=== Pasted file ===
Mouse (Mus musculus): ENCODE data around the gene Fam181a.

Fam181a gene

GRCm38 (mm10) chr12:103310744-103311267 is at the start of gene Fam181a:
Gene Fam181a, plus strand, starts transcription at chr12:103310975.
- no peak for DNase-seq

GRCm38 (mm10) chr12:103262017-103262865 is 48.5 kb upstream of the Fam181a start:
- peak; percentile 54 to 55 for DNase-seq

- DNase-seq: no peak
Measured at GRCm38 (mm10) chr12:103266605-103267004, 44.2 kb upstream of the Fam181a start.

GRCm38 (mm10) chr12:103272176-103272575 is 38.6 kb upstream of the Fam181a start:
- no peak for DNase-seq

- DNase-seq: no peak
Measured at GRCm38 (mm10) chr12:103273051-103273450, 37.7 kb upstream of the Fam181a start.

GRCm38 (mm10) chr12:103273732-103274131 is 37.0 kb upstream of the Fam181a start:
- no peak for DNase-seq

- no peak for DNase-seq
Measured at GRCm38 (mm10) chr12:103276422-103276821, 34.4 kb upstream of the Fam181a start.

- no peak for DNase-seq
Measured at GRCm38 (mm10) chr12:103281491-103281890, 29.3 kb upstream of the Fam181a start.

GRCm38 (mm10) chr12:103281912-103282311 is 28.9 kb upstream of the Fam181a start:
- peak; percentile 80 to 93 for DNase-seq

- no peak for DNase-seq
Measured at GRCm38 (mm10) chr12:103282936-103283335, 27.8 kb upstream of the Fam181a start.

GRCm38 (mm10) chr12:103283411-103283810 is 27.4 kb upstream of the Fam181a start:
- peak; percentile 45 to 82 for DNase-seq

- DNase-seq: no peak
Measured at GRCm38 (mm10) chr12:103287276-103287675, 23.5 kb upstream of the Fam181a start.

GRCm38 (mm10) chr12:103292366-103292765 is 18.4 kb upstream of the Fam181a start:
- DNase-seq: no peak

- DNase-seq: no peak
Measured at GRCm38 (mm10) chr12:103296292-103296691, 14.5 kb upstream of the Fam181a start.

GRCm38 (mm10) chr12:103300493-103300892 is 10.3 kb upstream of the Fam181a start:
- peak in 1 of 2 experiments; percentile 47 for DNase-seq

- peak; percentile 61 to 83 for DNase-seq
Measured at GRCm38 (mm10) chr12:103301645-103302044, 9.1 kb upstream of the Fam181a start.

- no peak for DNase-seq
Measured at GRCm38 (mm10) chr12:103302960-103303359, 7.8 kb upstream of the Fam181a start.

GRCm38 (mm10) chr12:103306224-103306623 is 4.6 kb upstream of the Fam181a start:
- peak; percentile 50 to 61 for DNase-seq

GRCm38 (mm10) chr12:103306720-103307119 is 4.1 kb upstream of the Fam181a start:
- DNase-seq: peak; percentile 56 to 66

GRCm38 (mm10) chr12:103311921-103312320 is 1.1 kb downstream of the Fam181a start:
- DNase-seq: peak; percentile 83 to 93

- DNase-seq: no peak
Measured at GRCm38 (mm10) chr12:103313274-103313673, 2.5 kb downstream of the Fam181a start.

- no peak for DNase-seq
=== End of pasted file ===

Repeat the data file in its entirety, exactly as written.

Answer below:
Mouse (Mus musculus): ENCODE data around the gene Fam181a.

Fam181a gene

GRCm38 (mm10) chr12:103310744-103311267 is at the start of gene Fam181a:
Gene Fam181a, plus strand, starts transcription at chr12:103310975.
- no peak for DNase-seq

GRCm38 (mm10) chr12:103262017-103262865 is 48.5 kb upstream of the Fam181a start:
- peak; percentile 54 to 55 for DNase-seq

- DNase-seq: no peak
Measured at GRCm38 (mm10) chr12:103266605-103267004, 44.2 kb upstream of the Fam181a start.

GRCm38 (mm10) chr12:103272176-103272575 is 38.6 kb upstream of the Fam181a start:
- no peak for DNase-seq

- DNase-seq: no peak
Measured at GRCm38 (mm10) chr12:103273051-103273450, 37.7 kb upstream of the Fam181a start.

GRCm38 (mm10) chr12:103273732-103274131 is 37.0 kb upstream of the Fam181a start:
- no peak for DNase-seq

- no peak for DNase-seq
Measured at GRCm38 (mm10) chr12:103276422-103276821, 34.4 kb upstream of the Fam181a start.

- no peak for DNase-seq
Measured at GRCm38 (mm10) chr12:103281491-103281890, 29.3 kb upstream of the Fam181a start.

GRCm38 (mm10) chr12:103281912-103282311 is 28.9 kb upstream of the Fam181a start:
- peak; percentile 80 to 93 for DNase-seq

- no peak for DNase-seq
Measured at GRCm38 (mm10) chr12:103282936-103283335, 27.8 kb upstream of the Fam181a start.

GRCm38 (mm10) chr12:103283411-103283810 is 27.4 kb upstream of the Fam181a start:
- peak; percentile 45 to 82 for DNase-seq

- DNase-seq: no peak
Measured at GRCm38 (mm10) chr12:103287276-103287675, 23.5 kb upstream of the Fam181a start.

GRCm38 (mm10) chr12:103292366-103292765 is 18.4 kb upstream of the Fam181a start:
- DNase-seq: no peak

- DNase-seq: no peak
Measured at GRCm38 (mm10) chr12:103296292-103296691, 14.5 kb upstream of the Fam181a start.

GRCm38 (mm10) chr12:103300493-103300892 is 10.3 kb upstream of the Fam181a start:
- peak in 1 of 2 experiments; percentile 47 for DNase-seq

- peak; percentile 61 to 83 for DNase-seq
Measured at GRCm38 (mm10) chr12:103301645-103302044, 9.1 kb upstream of the Fam181a start.

- no peak for DNase-seq
Measured at GRCm38 (mm10) chr12:103302960-103303359, 7.8 kb upstream of the Fam181a start.

GRCm38 (mm10) chr12:103306224-103306623 is 4.6 kb upstream of the Fam181a start:
- peak; percentile 50 to 61 for DNase-seq

GRCm38 (mm10) chr12:103306720-103307119 is 4.1 kb upstream of the Fam181a start:
- DNase-seq: peak; percentile 56 to 66

GRCm38 (mm10) chr12:103311921-103312320 is 1.1 kb downstream of the Fam181a start:
- DNase-seq: peak; percentile 83 to 93

- DNase-seq: no peak
Measured at GRCm38 (mm10) chr12:103313274-103313673, 2.5 kb downstream of the Fam181a start.

- no peak for DNase-seq